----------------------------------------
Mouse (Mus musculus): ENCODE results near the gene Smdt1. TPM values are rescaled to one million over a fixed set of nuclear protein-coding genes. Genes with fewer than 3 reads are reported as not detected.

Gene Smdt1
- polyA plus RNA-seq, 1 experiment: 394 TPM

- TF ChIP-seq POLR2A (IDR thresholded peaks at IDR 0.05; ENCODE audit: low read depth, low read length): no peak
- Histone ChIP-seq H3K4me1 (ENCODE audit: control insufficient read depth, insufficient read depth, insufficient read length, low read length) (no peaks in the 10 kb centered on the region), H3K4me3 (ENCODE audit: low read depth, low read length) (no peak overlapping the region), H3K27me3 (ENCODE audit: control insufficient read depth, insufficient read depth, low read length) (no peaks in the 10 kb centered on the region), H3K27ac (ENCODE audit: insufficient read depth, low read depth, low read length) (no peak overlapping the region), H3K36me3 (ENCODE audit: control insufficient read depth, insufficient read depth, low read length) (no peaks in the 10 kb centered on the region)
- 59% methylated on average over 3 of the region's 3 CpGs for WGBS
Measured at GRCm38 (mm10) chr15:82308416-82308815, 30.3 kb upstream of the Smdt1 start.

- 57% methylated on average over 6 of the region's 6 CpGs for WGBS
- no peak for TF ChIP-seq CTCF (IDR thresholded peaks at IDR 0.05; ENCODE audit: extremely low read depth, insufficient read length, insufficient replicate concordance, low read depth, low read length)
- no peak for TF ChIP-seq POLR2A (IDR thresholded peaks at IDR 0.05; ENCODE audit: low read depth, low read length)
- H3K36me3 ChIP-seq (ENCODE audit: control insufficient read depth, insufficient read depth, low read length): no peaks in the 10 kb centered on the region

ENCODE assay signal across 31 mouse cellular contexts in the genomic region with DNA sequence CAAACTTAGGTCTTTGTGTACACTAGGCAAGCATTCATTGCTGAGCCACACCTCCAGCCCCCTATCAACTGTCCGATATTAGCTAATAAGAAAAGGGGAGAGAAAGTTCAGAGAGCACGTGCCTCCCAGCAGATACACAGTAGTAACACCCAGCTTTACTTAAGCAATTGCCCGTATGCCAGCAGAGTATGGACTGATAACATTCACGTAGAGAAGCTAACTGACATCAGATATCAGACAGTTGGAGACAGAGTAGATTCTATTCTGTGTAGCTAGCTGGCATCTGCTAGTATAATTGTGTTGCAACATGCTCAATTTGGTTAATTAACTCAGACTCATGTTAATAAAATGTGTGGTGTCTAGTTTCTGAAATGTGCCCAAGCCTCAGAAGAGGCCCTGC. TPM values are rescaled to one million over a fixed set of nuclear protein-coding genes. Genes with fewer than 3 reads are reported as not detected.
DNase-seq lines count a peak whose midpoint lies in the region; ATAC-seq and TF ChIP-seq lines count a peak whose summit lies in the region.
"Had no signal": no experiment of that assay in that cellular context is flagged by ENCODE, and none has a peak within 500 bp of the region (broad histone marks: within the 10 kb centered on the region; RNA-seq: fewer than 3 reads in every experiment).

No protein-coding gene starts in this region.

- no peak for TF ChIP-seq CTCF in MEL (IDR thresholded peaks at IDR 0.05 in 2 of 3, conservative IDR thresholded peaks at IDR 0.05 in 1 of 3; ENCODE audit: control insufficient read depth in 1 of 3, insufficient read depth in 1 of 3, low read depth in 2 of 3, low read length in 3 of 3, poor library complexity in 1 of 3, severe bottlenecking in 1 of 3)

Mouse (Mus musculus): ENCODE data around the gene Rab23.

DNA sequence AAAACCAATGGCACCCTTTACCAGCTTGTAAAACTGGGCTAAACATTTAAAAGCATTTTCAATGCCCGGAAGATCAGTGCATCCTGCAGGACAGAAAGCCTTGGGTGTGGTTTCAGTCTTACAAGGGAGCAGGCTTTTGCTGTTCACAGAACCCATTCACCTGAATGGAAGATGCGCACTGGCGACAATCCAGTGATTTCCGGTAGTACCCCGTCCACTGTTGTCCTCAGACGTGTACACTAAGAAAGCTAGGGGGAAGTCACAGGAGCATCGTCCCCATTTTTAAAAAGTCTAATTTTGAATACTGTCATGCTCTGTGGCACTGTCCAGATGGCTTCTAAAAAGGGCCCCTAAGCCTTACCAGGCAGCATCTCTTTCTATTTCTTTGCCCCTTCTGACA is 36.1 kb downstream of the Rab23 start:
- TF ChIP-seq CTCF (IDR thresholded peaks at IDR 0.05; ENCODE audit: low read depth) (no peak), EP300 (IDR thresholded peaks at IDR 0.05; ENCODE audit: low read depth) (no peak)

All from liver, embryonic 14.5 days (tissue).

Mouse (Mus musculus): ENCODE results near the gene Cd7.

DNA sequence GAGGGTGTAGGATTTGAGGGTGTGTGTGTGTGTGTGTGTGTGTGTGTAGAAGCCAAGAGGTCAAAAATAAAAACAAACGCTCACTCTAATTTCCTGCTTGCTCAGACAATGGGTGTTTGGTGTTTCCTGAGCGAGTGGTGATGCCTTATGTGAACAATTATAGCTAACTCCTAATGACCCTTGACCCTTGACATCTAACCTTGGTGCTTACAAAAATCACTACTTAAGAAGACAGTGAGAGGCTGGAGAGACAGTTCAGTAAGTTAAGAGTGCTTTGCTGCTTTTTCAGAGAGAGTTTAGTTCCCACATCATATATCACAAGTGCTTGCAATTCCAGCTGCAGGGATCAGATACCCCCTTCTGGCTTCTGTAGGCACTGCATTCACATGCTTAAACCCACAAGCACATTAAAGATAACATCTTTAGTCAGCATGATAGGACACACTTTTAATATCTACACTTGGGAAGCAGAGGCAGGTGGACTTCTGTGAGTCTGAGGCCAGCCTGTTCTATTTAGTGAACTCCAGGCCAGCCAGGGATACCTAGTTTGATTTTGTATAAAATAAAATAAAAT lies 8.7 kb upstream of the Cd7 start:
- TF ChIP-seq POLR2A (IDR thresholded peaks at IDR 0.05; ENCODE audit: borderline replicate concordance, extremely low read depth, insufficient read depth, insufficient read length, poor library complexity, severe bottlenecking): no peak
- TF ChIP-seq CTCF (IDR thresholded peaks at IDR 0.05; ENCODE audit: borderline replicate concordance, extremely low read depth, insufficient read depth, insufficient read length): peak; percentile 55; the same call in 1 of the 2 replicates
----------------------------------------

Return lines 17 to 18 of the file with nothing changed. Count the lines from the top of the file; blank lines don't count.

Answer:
Mouse (Mus musculus): ENCODE data around the gene Rab23.

DNA sequence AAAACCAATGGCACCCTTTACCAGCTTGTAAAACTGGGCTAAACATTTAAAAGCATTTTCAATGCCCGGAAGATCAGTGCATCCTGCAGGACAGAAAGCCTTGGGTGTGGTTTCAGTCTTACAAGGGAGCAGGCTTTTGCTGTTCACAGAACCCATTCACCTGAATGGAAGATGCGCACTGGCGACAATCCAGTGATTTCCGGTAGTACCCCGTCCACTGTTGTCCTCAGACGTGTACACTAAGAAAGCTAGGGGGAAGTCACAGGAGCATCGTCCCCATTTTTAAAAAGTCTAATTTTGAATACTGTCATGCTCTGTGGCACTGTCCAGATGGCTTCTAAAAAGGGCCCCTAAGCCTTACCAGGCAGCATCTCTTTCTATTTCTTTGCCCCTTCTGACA is 36.1 kb downstream of the Rab23 start: